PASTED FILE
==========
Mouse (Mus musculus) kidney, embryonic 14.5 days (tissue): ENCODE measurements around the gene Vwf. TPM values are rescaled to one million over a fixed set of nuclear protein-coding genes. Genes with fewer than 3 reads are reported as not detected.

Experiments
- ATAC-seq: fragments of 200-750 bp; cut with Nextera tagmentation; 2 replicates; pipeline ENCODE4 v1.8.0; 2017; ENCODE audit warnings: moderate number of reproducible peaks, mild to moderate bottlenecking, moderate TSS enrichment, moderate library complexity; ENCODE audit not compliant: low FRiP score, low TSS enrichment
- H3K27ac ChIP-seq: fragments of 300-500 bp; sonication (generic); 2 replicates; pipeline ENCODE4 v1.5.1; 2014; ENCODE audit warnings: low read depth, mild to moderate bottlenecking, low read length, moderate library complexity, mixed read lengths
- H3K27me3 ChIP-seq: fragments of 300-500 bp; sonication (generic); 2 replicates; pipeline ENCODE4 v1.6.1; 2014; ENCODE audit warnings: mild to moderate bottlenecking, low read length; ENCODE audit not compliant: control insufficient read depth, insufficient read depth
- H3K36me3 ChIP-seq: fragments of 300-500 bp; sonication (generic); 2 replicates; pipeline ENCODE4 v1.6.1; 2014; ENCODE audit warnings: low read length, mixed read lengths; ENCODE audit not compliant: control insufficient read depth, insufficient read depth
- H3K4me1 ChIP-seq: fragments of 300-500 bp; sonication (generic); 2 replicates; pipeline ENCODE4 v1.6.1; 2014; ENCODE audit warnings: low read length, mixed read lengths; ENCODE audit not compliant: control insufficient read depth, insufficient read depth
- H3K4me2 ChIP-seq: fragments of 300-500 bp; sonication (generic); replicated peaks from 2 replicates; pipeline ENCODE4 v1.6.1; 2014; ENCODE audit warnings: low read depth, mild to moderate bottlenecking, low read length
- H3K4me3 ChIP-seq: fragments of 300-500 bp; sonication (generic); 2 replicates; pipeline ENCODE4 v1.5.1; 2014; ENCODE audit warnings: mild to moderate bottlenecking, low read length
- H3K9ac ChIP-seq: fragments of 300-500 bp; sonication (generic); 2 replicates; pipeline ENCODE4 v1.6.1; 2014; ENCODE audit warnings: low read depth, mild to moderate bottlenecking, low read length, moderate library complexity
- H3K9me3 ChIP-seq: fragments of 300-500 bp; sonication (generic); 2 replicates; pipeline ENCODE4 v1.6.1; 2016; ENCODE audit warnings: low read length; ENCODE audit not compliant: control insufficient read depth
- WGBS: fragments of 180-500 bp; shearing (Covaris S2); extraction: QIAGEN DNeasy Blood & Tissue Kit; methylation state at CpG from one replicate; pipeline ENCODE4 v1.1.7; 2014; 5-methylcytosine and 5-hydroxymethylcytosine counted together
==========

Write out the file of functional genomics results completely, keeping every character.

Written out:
Mouse (Mus musculus) kidney, embryonic 14.5 days (tissue): ENCODE measurements around the gene Vwf. TPM values are rescaled to one million over a fixed set of nuclear protein-coding genes. Genes with fewer than 3 reads are reported as not detected.

Experiments
- ATAC-seq: fragments of 200-750 bp; cut with Nextera tagmentation; 2 replicates; pipeline ENCODE4 v1.8.0; 2017; ENCODE audit warnings: moderate number of reproducible peaks, mild to moderate bottlenecking, moderate TSS enrichment, moderate library complexity; ENCODE audit not compliant: low FRiP score, low TSS enrichment
- H3K27ac ChIP-seq: fragments of 300-500 bp; sonication (generic); 2 replicates; pipeline ENCODE4 v1.5.1; 2014; ENCODE audit warnings: low read depth, mild to moderate bottlenecking, low read length, moderate library complexity, mixed read lengths
- H3K27me3 ChIP-seq: fragments of 300-500 bp; sonication (generic); 2 replicates; pipeline ENCODE4 v1.6.1; 2014; ENCODE audit warnings: mild to moderate bottlenecking, low read length; ENCODE audit not compliant: control insufficient read depth, insufficient read depth
- H3K36me3 ChIP-seq: fragments of 300-500 bp; sonication (generic); 2 replicates; pipeline ENCODE4 v1.6.1; 2014; ENCODE audit warnings: low read length, mixed read lengths; ENCODE audit not compliant: control insufficient read depth, insufficient read depth
- H3K4me1 ChIP-seq: fragments of 300-500 bp; sonication (generic); 2 replicates; pipeline ENCODE4 v1.6.1; 2014; ENCODE audit warnings: low read length, mixed read lengths; ENCODE audit not compliant: control insufficient read depth, insufficient read depth
- H3K4me2 ChIP-seq: fragments of 300-500 bp; sonication (generic); replicated peaks from 2 replicates; pipeline ENCODE4 v1.6.1; 2014; ENCODE audit warnings: low read depth, mild to moderate bottlenecking, low read length
- H3K4me3 ChIP-seq: fragments of 300-500 bp; sonication (generic); 2 replicates; pipeline ENCODE4 v1.5.1; 2014; ENCODE audit warnings: mild to moderate bottlenecking, low read length
- H3K9ac ChIP-seq: fragments of 300-500 bp; sonication (generic); 2 replicates; pipeline ENCODE4 v1.6.1; 2014; ENCODE audit warnings: low read depth, mild to moderate bottlenecking, low read length, moderate library complexity
- H3K9me3 ChIP-seq: fragments of 300-500 bp; sonication (generic); 2 replicates; pipeline ENCODE4 v1.6.1; 2016; ENCODE audit warnings: low read length; ENCODE audit not compliant: control insufficient read depth
- WGBS: fragments of 180-500 bp; shearing (Covaris S2); extraction: QIAGEN DNeasy Blood & Tissue Kit; methylation state at CpG from one replicate; pipeline ENCODE4 v1.1.7; 2014; 5-methylcytosine and 5-hydroxymethylcytosine counted together